Tuesday, March 19, 2013
Japanese Proposal On Steelmaker Emissions Becomes Intl Standard
TOKYO (Nikkei)--A Japanese method of calculating carbon dioxide released during steelmaking has been accepted by the International Organization for Standardization, a victory that could become a selling point for Japanese energy-saving technology.
Dating back to 2009, the proposal was a public-private effort that included the Japan Iron and Steel Federation.
The new standard, known as ISO 14404, takes into account efforts by steelmakers to conserve energy, such as harnessing gas by-products or waste heat to generate electricity. This had been a problem for earlier calculation methods, which generally measured CO2 emissions from each major component of steel mills. They were strict, but did not fully reflect efforts by steelmakers to invest in energy-saving equipment.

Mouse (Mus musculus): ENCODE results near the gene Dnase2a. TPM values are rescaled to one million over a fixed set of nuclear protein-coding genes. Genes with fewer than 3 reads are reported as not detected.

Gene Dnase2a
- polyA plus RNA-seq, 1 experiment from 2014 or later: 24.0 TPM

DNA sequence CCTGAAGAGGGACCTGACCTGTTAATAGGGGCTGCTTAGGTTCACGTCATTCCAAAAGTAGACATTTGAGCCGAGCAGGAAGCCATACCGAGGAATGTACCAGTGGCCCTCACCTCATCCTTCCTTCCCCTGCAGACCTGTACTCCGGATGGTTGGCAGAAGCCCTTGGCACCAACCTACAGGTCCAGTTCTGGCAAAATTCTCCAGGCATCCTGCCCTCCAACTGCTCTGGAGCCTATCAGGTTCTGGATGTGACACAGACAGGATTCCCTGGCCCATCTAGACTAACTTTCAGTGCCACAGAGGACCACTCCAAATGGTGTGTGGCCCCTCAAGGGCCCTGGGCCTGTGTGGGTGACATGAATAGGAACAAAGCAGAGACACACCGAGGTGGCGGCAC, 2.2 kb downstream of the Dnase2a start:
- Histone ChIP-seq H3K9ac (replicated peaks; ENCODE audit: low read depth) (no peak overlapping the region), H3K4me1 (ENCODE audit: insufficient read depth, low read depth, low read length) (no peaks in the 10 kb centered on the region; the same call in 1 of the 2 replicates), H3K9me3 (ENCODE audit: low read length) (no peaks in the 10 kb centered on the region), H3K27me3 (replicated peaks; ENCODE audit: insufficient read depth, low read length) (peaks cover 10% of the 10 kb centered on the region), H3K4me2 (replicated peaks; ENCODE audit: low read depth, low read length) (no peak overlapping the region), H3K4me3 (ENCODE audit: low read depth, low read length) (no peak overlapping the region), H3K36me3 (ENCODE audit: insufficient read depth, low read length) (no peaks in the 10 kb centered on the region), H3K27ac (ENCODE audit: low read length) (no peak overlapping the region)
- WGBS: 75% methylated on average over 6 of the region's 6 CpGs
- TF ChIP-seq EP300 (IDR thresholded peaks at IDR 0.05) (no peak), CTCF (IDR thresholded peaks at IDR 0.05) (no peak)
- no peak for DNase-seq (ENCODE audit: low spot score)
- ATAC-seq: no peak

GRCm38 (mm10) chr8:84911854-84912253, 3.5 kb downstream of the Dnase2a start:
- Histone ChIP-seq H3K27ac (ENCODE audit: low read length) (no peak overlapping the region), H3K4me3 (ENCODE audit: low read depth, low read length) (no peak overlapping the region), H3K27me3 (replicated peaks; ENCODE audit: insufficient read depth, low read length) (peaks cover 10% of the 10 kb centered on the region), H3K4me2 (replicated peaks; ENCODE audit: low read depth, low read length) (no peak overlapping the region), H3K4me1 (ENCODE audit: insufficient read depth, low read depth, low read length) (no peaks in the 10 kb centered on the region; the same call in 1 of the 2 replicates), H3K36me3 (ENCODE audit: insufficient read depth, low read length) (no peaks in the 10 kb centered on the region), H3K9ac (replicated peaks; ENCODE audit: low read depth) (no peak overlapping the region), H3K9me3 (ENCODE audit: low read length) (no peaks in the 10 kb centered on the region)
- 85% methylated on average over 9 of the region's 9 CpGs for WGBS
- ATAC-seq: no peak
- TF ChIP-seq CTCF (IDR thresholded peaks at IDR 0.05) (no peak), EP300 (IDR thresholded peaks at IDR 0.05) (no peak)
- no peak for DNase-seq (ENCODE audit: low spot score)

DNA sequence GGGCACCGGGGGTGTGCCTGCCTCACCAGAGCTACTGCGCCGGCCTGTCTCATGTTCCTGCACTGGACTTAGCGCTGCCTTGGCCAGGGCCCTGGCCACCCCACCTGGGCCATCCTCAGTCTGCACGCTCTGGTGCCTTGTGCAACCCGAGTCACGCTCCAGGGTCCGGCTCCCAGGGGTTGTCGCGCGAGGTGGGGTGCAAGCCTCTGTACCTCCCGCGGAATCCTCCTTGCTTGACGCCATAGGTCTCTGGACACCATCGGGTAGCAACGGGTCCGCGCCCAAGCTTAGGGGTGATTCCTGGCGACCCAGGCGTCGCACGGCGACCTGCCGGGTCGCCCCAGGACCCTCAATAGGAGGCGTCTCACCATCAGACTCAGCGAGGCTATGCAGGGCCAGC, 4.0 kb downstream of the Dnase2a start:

The benefits of installing energy-saving equipment will be easier to grasp with a single international standard, says JFE Steel Corp.
In addition, the Japanese method takes into account CO2 emissions associated with coke and other raw materials purchased from outside vendors. This means steelmakers can no longer reduce their CO2 emissions simply by outsourcing production steps.
Japanese steelmakers lead their foreign peers in energy-saving technology, and they are marketing these systems in emerging economies. The need for Japanese technology overseas will increase, predicts Nippon Steel & Sumitomo Metal Corp. (5401).
(The Nikkei, March 19 morning edition)